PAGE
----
The thyroid and lungs originate as neighboring bud shaped outgrowths from the midline of the embryonic foregut. When and how organ specific programs regulate development into structures of distinct shapes, positions and functions is incompletely understood. To characterize, at least in part, the genetic basis of these events, we have employed laser capture microdissection and microarray analysis to define gene expression in the mouse thyroid and lung primordia at E10.5. By comparing the transcriptome of each bud to that of the whole embryo as well as to each other, we broadly describe the genes that are preferentially expressed in each developing organ as well as those with an enriched expression common to both. The results thus obtained provide a valuable resource for further analysis of genes previously unrecognized to participate in thyroid and lung morphogenesis and to discover organ specific as well as common developmental mechanisms. As an initial step in this direction we describe a regulatory pathway involving the anti-apoptotic gene Bcl2 that controls cell survival in early thyroid development. © 2011 Elsevier Inc.
Carchia E.,IRGS |
Porreca I.,IRGS |
Almeida P.J.,STAB VIDA Investigacao e Servicos em Ciencias Biologicas |
D'Angelo F.,IRGS |
And 8 more authors.
Cell Death and Disease | Year: 2015
Epidemiologic and experimental studies have associated changes of blood glucose homeostasis to Bisphenol A (BPA) exposure. We took a toxicogenomic approach to investigate the mechanisms of low-dose (1 ? 10-9 M) BPA toxicity in ex vivo cultures of primary murine pancreatic islets and hepatocytes. Twenty-nine inhibited genes were identified in islets and none in exposed hepatocytes. Although their expression was slightly altered, their impaired cellular level, as a whole, resulted in specific phenotypic changes. Damage of mitochondrial function and metabolism, as predicted by bioinformatics analyses, was observed: BPA exposure led to a time-dependent decrease in mitochondrial membrane potential, to an increase of ROS cellular levels and, finally, to an induction of apoptosis, attributable to the bigger Bax/Bcl-2 ratio owing to activation of NF-[[ampi]]kappa;B pathway. Our data suggest a multifactorial mechanism for BPA toxicity in pancreatic islets with emphasis to mitochondria dysfunction and NF-[[ampi]]kappa;B activation. Finally, we assessed in vitro the viability of BPA-treated islets in stressing condition, as exposure to high glucose, evidencing a reduced ability of the exposed islets to respond to further damages. The result was confirmed in vivo evaluating the reduction of glycemia in hyperglycemic mice transplanted with control and BPA-treated pancreatic islets. The reported findings identify the pancreatic islet as the main target of BPA toxicity in impairing the glycemia. They suggest that the BPA exposure can weaken the response of the pancreatic islets to damages. The last observation could represent a broader concept whose consideration should lead to the development of experimental plans better reproducing the multiple exposure conditions.[[ampi]] ©2015 Macmillan Publishers Limited All rights reserved.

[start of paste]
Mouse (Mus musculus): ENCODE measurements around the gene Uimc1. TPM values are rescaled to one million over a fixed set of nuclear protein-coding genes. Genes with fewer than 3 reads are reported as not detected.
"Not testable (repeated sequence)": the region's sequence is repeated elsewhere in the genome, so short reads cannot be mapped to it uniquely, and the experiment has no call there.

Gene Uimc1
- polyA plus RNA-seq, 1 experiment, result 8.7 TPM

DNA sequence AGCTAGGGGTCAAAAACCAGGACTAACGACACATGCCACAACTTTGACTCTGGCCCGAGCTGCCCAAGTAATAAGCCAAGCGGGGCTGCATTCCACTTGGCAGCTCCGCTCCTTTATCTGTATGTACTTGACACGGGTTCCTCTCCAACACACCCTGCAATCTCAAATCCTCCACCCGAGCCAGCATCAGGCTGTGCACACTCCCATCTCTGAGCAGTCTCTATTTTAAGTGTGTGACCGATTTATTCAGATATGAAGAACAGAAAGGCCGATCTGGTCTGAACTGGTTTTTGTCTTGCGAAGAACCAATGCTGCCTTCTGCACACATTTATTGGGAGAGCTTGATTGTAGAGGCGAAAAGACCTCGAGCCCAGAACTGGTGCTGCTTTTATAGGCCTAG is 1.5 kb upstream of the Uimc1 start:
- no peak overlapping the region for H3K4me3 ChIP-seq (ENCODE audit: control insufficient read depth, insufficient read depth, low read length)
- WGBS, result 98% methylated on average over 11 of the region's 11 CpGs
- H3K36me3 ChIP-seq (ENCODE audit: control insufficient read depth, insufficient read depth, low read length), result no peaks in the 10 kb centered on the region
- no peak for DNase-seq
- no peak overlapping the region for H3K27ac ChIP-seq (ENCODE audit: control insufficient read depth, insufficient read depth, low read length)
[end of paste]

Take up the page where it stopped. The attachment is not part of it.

Porreca I.,IRGS |
Porreca I.,Stazione Zoologica Anton Dohrn |
Porreca I.,University of Naples Federico II |
De Felice E.,Stazione Zoologica Anton Dohrn |
And 5 more authors.
Developmental Biology | Year: 2012
Regulated cell death, defined in morphological terms as apoptosis, is crucial for organ morphogenesis. While differentiation of the thyroid gland has been extensively studied, nothing is yet known about the survival mechanisms involved in the development of this endocrine gland. Using the zebrafish model system, we aim to understand whether genes belonging to the Bcl-2 family that control apoptosis are implicated in regulation of cell survival during thyroid development. Evidence of strong Bcl-2 gene expression in mouse thyroid precursors prompted us to investigate the functions played by its zebrafish homologs during thyroid development. We show that the bcl2-like (bcl2l) gene is expressed in the zebrafish thyroid primordium. Morpholino-mediated knockdown and mutant analyses revealed that bcl2l is crucial for thyroid cell survival and that this function is tightly modulated by the transcription factors pax2a, nk2.1a and hhex. Also, the bcl2l gene appears to control a caspase-3-dependent apoptotic mechanism during thyroid development. Thyroid precursor cells require an actively maintained survival mechanism to properly proceed through development. The bcl2l gene operates in the inhibition of cell death under direct regulation of a thyroid specific set of transcription factors. This is the first demonstration of an active mechanism to ensure survival of the thyroid primordium during morphogenesis. © 2012 Elsevier Inc.